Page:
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Pop Music Reviews : Good Ol' Boy Jackson in Same Ol' Show

November 19, 1994|RANDY LEWIS

ANAHEIM — If the music industry gave awards for niceness, country singer Alan Jackson would have a bushelbasket full.

Oh, that's right . . . they do--and he does.

You really couldn't ask for a more congenial, from-head-to-toe likable star than this long, tall Georgian. Thursday at the Pond of Anaheim, Jackson oozed gawrsh-ma'am sincerity and a Gary Cooper-like decency.

Those qualities, with a strong measure of all-American good looks to boot, are every bit as important to Jackson's remarkable commercial success as his singing or his songwriting, which are, at best, modestly above average.

Through 19 songs--by and large the same set list he used here almost exactly one year ago--Jackson steered his expert Strayhorns band smoothly around any and all pockets of turbulence. It's a great quality in an airline pilot, less desirable in a country singer. An exuberant exception was "What Kind of Man?"--a traditional bluegrass-gospel roof-raiser that came mid-show.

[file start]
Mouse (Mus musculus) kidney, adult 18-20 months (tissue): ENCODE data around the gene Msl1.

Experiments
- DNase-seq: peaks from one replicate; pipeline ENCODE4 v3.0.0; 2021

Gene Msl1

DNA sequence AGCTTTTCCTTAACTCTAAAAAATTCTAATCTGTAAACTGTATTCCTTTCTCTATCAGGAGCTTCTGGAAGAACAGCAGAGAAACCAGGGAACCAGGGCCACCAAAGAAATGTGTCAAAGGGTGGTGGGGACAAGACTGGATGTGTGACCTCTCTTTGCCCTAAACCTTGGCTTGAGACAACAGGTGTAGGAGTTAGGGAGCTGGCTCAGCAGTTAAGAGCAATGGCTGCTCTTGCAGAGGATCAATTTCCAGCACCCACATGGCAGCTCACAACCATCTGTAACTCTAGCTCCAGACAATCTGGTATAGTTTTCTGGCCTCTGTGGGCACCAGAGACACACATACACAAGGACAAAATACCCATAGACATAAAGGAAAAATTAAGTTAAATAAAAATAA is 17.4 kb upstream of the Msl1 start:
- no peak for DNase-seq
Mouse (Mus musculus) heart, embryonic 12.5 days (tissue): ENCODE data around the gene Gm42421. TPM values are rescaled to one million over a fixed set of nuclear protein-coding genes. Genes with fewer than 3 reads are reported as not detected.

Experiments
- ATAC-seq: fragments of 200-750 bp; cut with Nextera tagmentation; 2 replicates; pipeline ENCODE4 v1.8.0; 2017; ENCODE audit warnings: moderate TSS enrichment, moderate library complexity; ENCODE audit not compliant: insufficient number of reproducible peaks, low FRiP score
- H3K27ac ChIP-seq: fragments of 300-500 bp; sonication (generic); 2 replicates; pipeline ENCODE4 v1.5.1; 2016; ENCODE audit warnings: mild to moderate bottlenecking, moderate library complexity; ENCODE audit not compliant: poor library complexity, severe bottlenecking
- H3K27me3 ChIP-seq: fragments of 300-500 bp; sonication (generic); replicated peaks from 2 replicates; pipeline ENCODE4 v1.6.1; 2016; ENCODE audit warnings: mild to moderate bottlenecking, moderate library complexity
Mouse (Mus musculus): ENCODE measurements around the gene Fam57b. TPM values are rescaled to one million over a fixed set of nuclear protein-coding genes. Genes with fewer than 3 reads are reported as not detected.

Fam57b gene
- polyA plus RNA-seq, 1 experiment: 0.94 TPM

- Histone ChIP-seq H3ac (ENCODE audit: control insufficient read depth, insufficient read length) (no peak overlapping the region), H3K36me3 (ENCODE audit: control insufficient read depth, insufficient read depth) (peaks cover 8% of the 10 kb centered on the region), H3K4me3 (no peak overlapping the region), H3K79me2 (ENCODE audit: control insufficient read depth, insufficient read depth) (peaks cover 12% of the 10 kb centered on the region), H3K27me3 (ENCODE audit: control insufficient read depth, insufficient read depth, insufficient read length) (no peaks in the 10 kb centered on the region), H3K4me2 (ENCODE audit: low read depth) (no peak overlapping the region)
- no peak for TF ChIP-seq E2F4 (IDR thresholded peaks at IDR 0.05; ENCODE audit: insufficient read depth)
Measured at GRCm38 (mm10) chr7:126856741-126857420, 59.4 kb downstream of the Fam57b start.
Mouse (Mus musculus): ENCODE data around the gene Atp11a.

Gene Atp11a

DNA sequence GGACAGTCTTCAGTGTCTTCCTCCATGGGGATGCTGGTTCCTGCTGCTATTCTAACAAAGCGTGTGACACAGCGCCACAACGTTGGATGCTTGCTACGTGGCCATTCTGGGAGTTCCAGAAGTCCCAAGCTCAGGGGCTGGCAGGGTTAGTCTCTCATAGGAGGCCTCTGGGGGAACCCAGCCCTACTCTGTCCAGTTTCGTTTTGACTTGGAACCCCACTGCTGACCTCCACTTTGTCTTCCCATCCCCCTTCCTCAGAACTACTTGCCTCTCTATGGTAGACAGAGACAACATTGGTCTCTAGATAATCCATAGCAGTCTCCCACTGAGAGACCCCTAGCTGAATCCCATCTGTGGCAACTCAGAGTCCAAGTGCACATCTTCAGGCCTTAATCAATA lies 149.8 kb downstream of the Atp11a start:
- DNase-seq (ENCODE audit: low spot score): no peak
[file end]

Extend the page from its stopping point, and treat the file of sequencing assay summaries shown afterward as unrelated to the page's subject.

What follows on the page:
Virtually all sense of performance was yielded to the director of Jackson's video-heavy production. Nearly 50 screens were scattered about the stage, constantly filled with images from his music videos, home movies and, occasionally, live shots from the stage. If he didn't seem so genuinely unassuming, you'd get the idea he had a big ego.

Opener Faith Hill let loose with more vocal power than on her thoroughly unremarkable debut album, "Take Me as I Am." She even mustered a couple of gutsy growls and leaps into falsetto range during her set. But her voice has little inherent character and she did little with it except belt, belt, belt.

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